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Raising awareness of mental health in PR


This week marks Mental Health Awareness Week, so we thought it would be a good opportunity to talk about mental health within the PR industry.

Although a very fulfilling and ideal career path for many, working in PR can be fast-paced and the pressures and strains can be a lot to cope with. In fact, public relations executive has been listed as one of the top 10 most stressful jobs of 2017.

The impact that stress can have on mental health is no secret, and although PRs love nothing more than a good chinwag, it can be difficult to speak out about any concerns. This is why raising awareness around mental health is so very important.

A study by the Mental Health Foundation has revealed that two in three adults experience a mental health problem at some point in their lives. Younger adults are the most vulnerable, with 70% of 18 to 34 year olds experiencing issues such as depression, anxiety or OCD in their lifetimes.

Recent reports have indicated that the industry as a whole just doesn’t know how to tackle the issues of mental health. Due to the stigma surrounding it, reports have found that around 57% of PRs said they would feel ‘uncomfortable’ to discuss their mental health in the workplace.

Fortunately, there are many organisations campaigning to implement programs to improve the wellbeing of workers in PR. Employees are being encouraged to come forward, talk about their problems and take steps to prevent such issues through increasing exercise, managing diets and taking time off when needed.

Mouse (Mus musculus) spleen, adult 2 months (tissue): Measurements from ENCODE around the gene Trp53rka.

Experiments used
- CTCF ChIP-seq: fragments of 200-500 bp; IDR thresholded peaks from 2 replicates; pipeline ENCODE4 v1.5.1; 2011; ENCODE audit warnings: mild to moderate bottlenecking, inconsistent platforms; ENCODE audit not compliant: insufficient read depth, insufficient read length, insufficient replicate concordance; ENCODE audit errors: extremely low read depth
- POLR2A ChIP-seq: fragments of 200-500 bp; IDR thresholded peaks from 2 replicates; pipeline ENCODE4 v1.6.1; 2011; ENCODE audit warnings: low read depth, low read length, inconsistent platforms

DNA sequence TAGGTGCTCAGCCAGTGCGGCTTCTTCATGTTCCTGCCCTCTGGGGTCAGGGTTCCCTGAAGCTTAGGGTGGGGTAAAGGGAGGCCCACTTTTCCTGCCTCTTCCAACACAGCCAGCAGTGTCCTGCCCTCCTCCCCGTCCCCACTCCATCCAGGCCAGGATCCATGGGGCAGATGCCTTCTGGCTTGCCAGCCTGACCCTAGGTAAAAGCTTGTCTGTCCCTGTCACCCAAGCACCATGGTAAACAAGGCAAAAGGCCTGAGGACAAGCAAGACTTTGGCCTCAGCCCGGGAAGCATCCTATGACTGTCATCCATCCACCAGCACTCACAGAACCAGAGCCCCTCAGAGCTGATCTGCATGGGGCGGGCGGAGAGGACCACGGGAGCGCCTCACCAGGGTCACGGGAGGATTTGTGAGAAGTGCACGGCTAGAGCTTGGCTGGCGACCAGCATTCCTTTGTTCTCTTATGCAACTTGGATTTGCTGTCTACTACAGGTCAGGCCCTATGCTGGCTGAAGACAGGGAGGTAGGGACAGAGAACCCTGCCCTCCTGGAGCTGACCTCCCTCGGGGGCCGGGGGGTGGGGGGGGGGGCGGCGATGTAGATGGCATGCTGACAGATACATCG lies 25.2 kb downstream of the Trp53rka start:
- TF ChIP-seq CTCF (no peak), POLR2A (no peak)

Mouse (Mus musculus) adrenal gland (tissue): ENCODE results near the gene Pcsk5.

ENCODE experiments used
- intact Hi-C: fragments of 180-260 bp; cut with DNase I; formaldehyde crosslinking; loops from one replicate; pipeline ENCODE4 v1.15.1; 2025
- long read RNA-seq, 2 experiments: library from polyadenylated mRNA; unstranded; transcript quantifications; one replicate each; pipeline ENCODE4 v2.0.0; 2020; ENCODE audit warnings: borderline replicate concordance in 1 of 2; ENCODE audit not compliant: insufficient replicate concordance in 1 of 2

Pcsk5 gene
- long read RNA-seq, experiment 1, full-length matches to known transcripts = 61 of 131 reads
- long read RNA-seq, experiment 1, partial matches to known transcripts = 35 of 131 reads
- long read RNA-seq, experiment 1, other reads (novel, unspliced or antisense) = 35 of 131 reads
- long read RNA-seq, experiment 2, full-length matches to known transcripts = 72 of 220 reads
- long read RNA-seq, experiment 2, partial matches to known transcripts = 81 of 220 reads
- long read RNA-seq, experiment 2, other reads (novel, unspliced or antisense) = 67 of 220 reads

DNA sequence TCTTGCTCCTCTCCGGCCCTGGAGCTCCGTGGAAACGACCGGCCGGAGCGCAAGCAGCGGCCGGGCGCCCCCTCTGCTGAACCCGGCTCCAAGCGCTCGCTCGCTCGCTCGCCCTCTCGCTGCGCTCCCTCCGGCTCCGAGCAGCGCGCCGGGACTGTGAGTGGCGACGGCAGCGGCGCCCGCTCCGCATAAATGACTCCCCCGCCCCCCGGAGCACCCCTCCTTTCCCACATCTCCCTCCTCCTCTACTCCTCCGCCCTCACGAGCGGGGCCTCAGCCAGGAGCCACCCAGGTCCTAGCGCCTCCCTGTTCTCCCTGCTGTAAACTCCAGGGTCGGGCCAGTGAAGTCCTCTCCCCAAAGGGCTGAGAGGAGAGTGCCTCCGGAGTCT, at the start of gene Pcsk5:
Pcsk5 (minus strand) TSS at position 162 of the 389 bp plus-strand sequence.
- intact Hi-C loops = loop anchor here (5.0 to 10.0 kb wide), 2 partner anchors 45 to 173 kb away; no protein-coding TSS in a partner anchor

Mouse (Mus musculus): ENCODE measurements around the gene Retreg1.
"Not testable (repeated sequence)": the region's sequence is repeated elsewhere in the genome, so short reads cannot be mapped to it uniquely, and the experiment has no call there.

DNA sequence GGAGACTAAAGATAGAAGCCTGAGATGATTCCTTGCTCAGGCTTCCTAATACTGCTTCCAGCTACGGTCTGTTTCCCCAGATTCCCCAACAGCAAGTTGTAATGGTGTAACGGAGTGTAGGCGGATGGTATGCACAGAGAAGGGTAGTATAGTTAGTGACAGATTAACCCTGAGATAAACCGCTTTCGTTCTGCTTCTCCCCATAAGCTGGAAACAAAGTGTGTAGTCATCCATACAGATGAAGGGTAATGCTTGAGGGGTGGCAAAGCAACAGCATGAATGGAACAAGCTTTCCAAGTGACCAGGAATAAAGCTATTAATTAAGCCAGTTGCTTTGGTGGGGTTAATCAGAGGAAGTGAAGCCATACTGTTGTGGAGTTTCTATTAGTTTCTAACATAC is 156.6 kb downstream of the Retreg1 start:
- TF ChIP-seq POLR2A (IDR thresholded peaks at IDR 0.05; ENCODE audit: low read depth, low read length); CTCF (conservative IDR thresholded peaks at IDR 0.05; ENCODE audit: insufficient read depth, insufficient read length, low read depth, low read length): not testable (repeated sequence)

Here at JAM, we’re a close-knit team, and we’re proud to say we do all we can to look after our team’s wellbeing. Encouraging people to speak up if they’re experiencing personal issues or problems with workload is important to us, and we try our very best to help each other out and share workloads when necessary.

We encourage one another to take a full hour-long break for lunch, whether that’s sat in a café, going for a walk or just having a chat in the office. We also recognise the importance of flexible working hours and encourage colleagues to take regular time off. All in all, creating a relaxed, sociable working environment is crucial, and can help to keep colleagues happy and healthy. And we can’t forget our office mascot, Maurice the Frenchie, who always gives us reason to smile!

The main message that should be taken from this week is that people suffering are not alone, and they shouldn’t fear repercussions when asking for support. Whilst mental health awareness has improved dramatically in the last couple of years, work still needs to be done.

With increasing numbers of people coming forward, now’s the time for businesses to improve their approach to employee wellbeing. This could be just what the industry needs to bring these issues out in the open and take appropriate action to deal with them in the right way. Hopefully, with the campaigns and awareness initiatives now in operation, people will be able to get all the help and support they need.


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